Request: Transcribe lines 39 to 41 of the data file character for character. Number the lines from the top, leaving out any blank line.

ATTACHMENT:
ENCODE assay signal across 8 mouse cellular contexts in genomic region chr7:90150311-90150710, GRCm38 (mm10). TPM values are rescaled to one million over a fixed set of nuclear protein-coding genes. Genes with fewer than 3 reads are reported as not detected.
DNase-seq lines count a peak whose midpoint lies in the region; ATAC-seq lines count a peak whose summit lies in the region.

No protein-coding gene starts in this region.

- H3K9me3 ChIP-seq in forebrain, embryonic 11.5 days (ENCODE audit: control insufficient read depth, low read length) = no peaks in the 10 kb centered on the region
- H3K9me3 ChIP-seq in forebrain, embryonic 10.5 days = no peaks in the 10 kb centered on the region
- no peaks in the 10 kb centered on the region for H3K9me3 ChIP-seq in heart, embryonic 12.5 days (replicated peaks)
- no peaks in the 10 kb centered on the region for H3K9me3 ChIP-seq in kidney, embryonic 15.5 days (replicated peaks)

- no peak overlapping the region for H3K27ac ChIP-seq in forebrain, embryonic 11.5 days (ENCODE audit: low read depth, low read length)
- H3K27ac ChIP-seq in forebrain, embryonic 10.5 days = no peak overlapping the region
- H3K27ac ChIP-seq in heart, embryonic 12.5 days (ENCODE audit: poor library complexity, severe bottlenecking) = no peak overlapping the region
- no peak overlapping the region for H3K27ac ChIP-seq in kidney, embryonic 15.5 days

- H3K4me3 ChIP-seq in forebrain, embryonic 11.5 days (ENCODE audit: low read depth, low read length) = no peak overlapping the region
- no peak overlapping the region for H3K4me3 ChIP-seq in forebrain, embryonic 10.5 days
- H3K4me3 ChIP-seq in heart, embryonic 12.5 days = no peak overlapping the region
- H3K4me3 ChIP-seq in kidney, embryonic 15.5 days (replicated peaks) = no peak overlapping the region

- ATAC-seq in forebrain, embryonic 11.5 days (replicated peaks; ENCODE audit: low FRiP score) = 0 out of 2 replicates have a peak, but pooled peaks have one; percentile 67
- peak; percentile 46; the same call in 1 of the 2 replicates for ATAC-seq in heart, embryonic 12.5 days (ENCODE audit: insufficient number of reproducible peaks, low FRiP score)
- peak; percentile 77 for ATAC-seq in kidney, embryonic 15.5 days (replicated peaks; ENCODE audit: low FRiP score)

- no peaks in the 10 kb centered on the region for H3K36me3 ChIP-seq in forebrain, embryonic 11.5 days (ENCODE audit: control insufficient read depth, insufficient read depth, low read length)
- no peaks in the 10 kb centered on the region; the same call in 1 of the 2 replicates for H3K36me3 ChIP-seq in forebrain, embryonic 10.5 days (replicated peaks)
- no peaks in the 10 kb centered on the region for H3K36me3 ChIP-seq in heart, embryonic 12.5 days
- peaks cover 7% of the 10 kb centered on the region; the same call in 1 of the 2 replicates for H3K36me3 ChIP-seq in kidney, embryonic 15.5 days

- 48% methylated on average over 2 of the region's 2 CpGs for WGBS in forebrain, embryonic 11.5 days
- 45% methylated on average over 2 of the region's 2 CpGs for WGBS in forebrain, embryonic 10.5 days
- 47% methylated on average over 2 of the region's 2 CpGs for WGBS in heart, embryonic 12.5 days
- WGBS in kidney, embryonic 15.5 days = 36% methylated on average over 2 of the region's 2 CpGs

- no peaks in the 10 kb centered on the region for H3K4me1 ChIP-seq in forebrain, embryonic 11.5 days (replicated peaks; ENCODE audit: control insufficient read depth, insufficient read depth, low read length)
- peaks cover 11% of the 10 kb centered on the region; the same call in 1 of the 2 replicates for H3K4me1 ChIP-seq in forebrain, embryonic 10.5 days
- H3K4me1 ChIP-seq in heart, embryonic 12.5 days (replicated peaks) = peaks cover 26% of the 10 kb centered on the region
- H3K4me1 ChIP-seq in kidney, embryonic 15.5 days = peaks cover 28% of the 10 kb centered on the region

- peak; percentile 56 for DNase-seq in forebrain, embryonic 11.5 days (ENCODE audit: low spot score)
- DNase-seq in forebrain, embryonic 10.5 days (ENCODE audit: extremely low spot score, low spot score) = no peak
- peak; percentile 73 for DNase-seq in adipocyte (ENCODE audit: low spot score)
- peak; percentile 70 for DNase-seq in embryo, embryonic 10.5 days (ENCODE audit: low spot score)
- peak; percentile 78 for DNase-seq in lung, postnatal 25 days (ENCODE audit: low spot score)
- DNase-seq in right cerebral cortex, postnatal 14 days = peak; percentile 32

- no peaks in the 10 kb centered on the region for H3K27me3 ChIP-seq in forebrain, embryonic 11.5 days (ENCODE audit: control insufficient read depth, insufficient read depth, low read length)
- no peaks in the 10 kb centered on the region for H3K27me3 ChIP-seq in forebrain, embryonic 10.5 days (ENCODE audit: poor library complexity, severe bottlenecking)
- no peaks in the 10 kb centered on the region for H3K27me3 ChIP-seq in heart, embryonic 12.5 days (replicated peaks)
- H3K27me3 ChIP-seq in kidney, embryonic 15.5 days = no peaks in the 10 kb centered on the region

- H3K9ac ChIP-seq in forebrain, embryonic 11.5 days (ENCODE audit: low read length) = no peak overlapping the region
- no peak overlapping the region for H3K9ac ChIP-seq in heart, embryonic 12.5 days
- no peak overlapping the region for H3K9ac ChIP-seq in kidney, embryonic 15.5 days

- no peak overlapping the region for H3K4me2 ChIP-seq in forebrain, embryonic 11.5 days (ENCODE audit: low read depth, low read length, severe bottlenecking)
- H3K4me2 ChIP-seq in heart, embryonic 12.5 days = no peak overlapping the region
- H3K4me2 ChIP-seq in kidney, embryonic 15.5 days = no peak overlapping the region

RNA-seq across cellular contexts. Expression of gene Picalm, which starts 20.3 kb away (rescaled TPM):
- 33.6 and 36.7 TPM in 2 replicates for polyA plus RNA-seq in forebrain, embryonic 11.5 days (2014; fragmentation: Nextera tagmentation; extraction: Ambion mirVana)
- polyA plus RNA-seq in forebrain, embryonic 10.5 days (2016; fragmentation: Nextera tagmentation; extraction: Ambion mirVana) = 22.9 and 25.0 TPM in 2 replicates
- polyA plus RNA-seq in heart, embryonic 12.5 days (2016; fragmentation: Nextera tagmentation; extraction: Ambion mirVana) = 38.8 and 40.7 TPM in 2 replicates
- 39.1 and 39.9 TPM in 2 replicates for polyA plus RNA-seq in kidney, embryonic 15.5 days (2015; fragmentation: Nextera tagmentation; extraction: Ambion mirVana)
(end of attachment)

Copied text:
- no peaks in the 10 kb centered on the region for H3K27me3 ChIP-seq in heart, embryonic 12.5 days (replicated peaks)
- H3K27me3 ChIP-seq in kidney, embryonic 15.5 days = no peaks in the 10 kb centered on the region

- H3K9ac ChIP-seq in forebrain, embryonic 11.5 days (ENCODE audit: low read length) = no peak overlapping the region